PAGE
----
I love my fitness tracker. Not only does it affirm me (I met my today’s goal!), it also supports my inner narrative (of course I’m cranky – I slept badly last night… be nice to me). Last holiday season it was the gift I didn’t even know I wanted until I got it. This year, we’re both older and wiser. Trust in our relationship has shifted from blind innocence to practical, mature action. I’ve come to realize more and more about how my device gathers, transmits and stores reams of personal data on me and my habits. Empowered with this knowledge, I see the importance of checking and deliberately choosing the various security and privacy settings and agreements my device includes.
This holiday season we estimate over 50 million connected devices will be given as gifts. Not just fitness trackers, but also slow-cookers you can adjust from your office so dinner is perfectly hot when you get home and televisions that remember exactly where you are in which episode for each series you’re binge-watching, no matter the source. Lightbulbs tied to your mood, speakers that recognize when you walk into a room to keep your personal music following you throughout the house. These connected or ‘smart’ devices seem helpful, supportive and eager to make life nicer. But with them comes an explosion of privacy and security concerns – particularly when gift givers and recipients have those first-love stars in their eyes.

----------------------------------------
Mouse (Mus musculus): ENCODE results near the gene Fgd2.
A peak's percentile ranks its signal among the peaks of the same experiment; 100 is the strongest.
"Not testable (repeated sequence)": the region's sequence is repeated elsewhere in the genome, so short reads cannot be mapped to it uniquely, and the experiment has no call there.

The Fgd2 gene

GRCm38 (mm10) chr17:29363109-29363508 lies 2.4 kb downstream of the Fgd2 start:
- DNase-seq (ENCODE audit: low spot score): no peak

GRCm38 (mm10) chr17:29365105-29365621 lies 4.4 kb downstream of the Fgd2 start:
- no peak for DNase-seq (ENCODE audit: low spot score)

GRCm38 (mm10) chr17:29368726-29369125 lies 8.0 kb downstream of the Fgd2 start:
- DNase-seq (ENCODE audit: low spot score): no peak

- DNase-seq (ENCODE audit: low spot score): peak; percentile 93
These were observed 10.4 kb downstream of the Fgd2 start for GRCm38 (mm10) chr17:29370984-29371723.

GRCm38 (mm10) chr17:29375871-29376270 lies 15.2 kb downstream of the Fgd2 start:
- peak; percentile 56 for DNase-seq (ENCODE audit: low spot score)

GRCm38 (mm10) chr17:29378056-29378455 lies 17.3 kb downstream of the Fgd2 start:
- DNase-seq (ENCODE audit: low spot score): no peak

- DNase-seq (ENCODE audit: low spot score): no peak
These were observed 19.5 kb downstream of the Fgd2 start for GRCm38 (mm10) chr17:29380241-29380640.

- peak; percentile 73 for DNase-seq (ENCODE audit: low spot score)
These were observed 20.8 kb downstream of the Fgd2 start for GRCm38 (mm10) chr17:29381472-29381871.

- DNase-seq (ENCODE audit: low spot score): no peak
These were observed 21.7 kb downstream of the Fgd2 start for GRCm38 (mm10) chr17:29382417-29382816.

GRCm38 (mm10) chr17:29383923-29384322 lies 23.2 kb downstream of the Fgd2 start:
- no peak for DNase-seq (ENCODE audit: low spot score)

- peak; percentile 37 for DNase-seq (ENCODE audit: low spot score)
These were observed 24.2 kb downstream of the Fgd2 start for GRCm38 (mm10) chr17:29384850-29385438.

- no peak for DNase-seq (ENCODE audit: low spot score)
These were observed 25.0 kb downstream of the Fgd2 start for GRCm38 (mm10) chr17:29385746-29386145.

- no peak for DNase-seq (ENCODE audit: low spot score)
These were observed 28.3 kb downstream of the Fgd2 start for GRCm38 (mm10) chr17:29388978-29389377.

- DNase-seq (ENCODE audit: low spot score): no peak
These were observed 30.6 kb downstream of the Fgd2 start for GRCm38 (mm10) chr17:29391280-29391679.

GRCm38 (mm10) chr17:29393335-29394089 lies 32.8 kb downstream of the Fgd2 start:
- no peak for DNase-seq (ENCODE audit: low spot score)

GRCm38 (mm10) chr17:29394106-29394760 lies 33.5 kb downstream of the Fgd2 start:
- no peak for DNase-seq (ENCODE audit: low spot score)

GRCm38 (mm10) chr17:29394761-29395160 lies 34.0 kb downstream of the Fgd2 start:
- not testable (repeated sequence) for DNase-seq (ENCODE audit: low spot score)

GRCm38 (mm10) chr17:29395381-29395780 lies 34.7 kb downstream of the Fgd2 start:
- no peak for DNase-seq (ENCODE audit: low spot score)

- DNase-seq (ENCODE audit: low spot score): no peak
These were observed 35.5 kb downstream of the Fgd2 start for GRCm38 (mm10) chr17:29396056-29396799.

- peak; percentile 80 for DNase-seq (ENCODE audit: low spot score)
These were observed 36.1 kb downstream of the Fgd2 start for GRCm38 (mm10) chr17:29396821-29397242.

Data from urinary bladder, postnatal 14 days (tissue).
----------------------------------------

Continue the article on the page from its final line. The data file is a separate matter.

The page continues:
Security and privacy researchers have already reported vulnerabilities in smart televisions, camera-enabled baby monitors, fitness bands and more. The risks range from exposing your private data, to sharing your open/unencrypted passwords, to taking over cameras for spying on your home. Further, the interconnectedness of the “Internet of Things” means your personal data likely is shared across many companies, not just the manufacturer of the device you chose. Even as companies work to improve security, patch vulnerabilities and strive for sound privacy practices, new threats appear and complexity puts us at ever greater risk.
Still, there are sensible, basic steps every consumer can take to reduce their risk and help prevent exposure as much as possible. OTA’s Smart Device Purchase & Setup Checklist provides a straight-forward checklist of privacy and security actions you can take with your smart devices. Use these steps on devices you receive as gifts; double-check them on devices you already own; run through the list again on any device you plan to sell or give away.
The new “smart” connected devices are exciting, fun and personal in a way that may sweep us off our feet. But without a little sensible caution personal relationships can tip over into creepy, or even dangerous, and no one wants that. Go ahead, fall in love this holiday season – just do it with at least one eye open.
To learn more about OTA’s Internet of Things initiative, please visit https://otalliance.org/IoT and check out the IoT Trust Framework, more information on the multi-stakeholder working group and a wealth of additional resources.